A court order expected to be finalized today will restrict night activities at Oorah Catskill Retreat that have prompted a $10 million lawsuit by neighbors of the summer camp.
The pending order by state Supreme Court Judge Eugene P. Devine will not stop the summer camp for New York City-area Jewish children from its scheduled reopening this weekend, according to Barbara Kraus, one of nine neighbors suing camp operators.
“It will seriously limit the activities,” Kraus said Thursday. The neighbors are pleased with the proposed order, she said.
The action is in response to a request for an injunction to block the camp from opening if it did not stop late-night use of sports field lighting, making noise and engaging in other activities the neighbors claim have disrupted their lives since the camp expanded under new ownership about two years ago.
The lawsuit, alleging reduced property values and other damages, will continue, according to Kraus.
“But this will get us through the summer,” she said.
“If they comply, this [order] will enable us to live here with some kind of peace,” Kraus said.
Neither Devine nor the camp’s attorney could be reached Thursday, but after a June 12 conference with attorneys, the judge gave both sides about 10 days to come up with an agreement or he said he would make a ruling.
Kraus said the neighbors’ attorney, Peter Henner, and the camp’s lawyer, Kevin Young, visited the camp and several nearby properties along Parliman Road last Sunday to assess the effect of the 97 high-intensity lights installed atop 60-foot poles last summer.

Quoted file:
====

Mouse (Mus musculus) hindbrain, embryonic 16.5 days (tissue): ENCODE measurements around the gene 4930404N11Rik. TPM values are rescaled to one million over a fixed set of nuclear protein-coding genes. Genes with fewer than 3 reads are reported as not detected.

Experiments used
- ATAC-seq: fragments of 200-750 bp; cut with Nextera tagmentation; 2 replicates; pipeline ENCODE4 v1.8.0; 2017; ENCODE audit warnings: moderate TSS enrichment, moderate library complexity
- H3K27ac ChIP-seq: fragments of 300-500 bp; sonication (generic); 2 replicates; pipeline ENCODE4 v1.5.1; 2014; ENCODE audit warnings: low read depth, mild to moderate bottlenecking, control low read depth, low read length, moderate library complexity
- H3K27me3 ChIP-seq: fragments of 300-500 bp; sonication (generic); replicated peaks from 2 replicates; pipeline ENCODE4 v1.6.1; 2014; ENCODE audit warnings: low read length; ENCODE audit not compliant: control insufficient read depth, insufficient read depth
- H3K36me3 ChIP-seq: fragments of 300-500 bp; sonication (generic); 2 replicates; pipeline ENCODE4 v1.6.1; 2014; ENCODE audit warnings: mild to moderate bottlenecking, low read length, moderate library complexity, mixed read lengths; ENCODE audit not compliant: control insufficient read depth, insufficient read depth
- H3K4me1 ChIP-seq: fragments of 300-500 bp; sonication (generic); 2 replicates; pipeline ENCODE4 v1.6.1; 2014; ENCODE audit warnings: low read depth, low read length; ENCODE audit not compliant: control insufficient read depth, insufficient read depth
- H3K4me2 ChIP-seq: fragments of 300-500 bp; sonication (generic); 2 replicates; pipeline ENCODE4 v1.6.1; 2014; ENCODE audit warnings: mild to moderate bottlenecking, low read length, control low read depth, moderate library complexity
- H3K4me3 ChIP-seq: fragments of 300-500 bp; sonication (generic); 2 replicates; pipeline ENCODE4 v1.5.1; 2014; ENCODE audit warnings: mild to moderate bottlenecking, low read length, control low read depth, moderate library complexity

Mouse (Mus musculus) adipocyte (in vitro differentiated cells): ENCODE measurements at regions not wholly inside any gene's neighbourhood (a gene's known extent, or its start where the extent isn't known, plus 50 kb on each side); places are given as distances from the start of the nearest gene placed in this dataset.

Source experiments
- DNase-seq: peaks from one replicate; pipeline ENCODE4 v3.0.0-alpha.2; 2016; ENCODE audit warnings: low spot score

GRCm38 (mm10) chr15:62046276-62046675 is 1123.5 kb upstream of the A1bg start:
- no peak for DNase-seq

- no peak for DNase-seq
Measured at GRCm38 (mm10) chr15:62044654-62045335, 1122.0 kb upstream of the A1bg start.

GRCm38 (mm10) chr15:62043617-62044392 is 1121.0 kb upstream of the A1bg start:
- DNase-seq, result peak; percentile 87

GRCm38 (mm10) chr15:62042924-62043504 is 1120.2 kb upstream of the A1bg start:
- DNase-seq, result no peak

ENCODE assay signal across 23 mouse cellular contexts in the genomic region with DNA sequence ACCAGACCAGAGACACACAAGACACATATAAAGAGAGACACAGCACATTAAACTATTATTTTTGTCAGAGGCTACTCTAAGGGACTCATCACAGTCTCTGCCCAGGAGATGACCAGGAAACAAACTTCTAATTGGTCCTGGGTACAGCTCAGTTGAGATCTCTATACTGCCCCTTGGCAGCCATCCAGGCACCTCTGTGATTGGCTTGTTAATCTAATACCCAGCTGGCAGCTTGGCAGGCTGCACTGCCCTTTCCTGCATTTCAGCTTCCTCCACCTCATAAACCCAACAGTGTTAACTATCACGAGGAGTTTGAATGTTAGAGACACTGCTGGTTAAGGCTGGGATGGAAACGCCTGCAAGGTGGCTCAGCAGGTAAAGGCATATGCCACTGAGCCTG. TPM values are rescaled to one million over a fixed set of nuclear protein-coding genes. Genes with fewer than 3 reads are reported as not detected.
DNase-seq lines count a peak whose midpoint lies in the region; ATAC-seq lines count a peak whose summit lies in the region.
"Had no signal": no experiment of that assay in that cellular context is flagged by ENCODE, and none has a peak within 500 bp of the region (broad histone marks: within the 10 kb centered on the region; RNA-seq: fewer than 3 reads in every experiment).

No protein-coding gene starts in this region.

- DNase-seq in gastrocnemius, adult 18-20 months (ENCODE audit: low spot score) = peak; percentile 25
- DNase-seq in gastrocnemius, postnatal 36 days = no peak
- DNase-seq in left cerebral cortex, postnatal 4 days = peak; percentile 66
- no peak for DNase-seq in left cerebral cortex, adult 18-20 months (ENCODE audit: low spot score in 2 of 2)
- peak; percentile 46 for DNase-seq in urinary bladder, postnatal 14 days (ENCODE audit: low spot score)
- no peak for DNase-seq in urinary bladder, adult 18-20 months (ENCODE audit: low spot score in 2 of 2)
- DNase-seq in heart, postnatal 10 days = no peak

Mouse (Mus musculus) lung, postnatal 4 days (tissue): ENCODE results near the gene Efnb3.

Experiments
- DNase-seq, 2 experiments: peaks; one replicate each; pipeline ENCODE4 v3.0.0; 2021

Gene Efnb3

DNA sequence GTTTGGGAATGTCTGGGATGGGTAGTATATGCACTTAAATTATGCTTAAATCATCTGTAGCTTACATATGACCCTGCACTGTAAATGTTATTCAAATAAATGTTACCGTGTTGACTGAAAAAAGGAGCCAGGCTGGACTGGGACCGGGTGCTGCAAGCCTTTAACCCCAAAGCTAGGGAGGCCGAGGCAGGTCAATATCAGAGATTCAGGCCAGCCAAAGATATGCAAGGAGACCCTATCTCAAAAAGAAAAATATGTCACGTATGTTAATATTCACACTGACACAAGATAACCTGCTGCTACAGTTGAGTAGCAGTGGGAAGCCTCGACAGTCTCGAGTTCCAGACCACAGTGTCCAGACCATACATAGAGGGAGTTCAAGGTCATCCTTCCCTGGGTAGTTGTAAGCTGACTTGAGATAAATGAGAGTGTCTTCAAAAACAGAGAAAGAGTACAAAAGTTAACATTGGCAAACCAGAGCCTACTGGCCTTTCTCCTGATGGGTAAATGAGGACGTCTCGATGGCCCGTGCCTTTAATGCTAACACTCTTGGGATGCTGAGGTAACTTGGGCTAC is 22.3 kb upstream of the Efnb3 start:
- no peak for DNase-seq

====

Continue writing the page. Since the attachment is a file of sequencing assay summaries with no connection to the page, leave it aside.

Devine is expected to rule because the attorneys could not agree on how late the noise and lights could continue into the night.
Young said earlier this month that the fields gave camp staff or older children opportunities to use them after younger children went to bed at 11 p.m.
Kraus and other neighbors say the fields, lights and loudspeaker noise have continued into the wee hours of the morning.
According to a draft of his preliminary order provided to the plaintiffs, Devine indicated he expected to sign an order today restricting the lights and noise, pending a proposed bond from plaintiffs for any monetary impacts on camp revenue.
As proposed, the court’s order would ban use of the sports lighting system after 10 p.m.
It would also limit use of the public address sound system to 30-second announcements, with no more than two announcements in an hour and no more than 10 announcements per day. Except for emergencies, the sound system also would be banned from 10 p.m. to 7 a.m., with no music between 9 p.m. and 8 a.m.
Music also would be required to be played at a volume only audible within camp boundaries.
A go-cart track would also not be allowed to run between 6 p.m. and 8 a.m.
According to camp neighbor David Lewis, whose home and 10-acre property abut the camp, the motorized go-carts have been used well past midnight.
“They had this track going at 2 and 3 in the morning,” said Kraus, who lives about a quarter-mile down Parliman Road. “We could hear them through the closed windows,” she said.
Henner was on vacation and could not be reached Thursday but attorney Frederick Altman said he was assisting with submission of the bond paperwork due today.
Altman declined Thursday to comment specifically on the proposed order.
“The judge has given some preliminary indications he intends to sign it . . . but until it’s final, I’d rather not speculate on it.
“It’s preferable in some cases for parties to work things out, but if they can’t that’s what judges are for.”
More from The Daily Gazette:
Categories: Schenectady County